Pascal Langlois has been CEO at Tronics for nine months. He discusses plans for the company and directions for the complex and diverse MEMS technology sector.
Tronics Microsystems SA (Grenoble, France) was formed in 1997 as a spin out from the French government owned CEA-Leti research laboratories to commercialize customer-specific MEMS manufacturing technology.
In September 2013, the company appointed semiconductor veteran Pascal Langlois as CEO and there are signs that Langlois now plans to move things along; introducing new technologies, pushing into new application sectors and taking the company to an initial public offering (IPO) of shares.
Langlois had previously been chief sales and marketing at ST-Ericsson, the ill-fated mobile processor joint venture. Before that Langlois had served NXP Semiconductors as sales and marketing senior vice president. Before that he had come to Philips Semiconductors along with its acquisition of VLSI Technology Inc. in 1999.
But with a history in traditional CMOS integrated circuits Langlois has had to adapt. A MEMS foundry is not the same as a conventional CMOS logic foundry. It is much smaller in terms of wafer throughput – because MEMS elements themselves are so small – and much more diverse. Each product can require a unique twist on a more generic MEMS manufacturing process and the work Tronics does often extends into custom packaging and IP creation alongside its customers, which are more like partners. It even sees Tronics making some products under its own name, something that is frowned upon in the CMOS domain because of issues of competing with customers.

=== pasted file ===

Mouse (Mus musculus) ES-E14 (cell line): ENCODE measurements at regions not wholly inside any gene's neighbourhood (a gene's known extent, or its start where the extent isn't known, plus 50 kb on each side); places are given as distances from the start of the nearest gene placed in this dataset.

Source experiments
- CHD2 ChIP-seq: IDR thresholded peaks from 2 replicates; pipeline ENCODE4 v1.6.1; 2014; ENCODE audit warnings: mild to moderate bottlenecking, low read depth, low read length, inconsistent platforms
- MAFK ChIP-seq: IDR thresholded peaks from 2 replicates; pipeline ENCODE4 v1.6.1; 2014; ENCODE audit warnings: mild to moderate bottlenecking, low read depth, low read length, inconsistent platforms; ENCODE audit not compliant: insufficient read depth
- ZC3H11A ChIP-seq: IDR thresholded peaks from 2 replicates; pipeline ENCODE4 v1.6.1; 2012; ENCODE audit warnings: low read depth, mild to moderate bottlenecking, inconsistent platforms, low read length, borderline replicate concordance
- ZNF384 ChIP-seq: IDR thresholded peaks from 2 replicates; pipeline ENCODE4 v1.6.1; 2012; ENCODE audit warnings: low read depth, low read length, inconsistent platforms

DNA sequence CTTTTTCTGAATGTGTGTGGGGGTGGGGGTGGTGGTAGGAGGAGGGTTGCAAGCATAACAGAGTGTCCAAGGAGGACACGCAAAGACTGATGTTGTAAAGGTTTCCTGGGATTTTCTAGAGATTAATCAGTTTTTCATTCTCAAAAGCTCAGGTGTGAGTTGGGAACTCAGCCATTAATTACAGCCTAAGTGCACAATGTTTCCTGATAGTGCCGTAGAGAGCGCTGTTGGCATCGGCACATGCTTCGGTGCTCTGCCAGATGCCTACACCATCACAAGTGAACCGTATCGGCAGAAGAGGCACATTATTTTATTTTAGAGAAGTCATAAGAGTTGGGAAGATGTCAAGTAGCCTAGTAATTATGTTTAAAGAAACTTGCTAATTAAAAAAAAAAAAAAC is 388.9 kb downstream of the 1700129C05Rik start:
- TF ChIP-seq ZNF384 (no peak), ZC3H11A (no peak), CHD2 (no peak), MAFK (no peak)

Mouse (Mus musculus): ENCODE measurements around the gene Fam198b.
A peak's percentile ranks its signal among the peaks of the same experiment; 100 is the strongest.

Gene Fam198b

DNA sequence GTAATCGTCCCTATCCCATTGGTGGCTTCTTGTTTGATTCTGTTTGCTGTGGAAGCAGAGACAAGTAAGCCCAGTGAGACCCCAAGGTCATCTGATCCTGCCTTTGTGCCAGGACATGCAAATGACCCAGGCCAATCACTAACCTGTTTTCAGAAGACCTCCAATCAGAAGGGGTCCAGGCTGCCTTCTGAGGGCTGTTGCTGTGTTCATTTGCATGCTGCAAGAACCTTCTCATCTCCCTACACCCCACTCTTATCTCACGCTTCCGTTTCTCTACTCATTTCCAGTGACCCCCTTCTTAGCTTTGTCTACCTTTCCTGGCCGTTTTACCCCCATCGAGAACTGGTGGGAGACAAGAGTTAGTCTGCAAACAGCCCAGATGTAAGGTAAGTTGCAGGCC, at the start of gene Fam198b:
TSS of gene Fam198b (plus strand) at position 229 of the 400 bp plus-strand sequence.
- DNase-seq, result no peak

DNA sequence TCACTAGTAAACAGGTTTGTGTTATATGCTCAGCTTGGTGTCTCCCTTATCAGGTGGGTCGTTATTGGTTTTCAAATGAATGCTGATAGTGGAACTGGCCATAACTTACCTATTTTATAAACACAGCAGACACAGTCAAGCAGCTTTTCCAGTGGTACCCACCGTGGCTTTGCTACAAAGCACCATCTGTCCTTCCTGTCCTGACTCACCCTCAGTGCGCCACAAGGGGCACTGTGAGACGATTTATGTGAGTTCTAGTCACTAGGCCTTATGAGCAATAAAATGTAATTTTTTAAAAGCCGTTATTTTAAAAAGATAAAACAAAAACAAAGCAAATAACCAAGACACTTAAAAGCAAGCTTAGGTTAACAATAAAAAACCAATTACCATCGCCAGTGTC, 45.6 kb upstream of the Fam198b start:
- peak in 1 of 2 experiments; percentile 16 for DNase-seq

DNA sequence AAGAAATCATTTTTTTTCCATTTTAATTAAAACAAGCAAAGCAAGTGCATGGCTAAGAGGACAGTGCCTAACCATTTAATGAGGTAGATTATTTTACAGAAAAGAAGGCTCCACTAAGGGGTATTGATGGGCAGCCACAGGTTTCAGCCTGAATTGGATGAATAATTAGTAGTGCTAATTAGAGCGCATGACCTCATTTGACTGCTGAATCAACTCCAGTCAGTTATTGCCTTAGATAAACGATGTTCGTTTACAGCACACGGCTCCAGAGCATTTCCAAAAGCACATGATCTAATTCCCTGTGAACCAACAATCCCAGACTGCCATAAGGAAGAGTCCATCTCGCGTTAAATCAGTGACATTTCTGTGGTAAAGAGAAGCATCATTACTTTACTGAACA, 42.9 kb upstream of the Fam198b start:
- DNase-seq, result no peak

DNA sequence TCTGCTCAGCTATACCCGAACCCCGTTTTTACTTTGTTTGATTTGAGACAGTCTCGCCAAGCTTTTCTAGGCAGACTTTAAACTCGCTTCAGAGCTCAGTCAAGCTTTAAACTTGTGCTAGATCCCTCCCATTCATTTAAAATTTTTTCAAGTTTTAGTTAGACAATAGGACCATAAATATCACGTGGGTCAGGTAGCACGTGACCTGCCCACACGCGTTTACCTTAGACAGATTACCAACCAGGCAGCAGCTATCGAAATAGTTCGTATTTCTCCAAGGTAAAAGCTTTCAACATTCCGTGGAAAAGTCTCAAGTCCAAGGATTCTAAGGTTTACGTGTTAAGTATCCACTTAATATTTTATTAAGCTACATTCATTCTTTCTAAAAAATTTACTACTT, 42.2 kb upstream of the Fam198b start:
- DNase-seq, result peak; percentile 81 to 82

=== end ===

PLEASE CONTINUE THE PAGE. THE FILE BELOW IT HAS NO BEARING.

"We are doing a few things under our own name. High performance…”…
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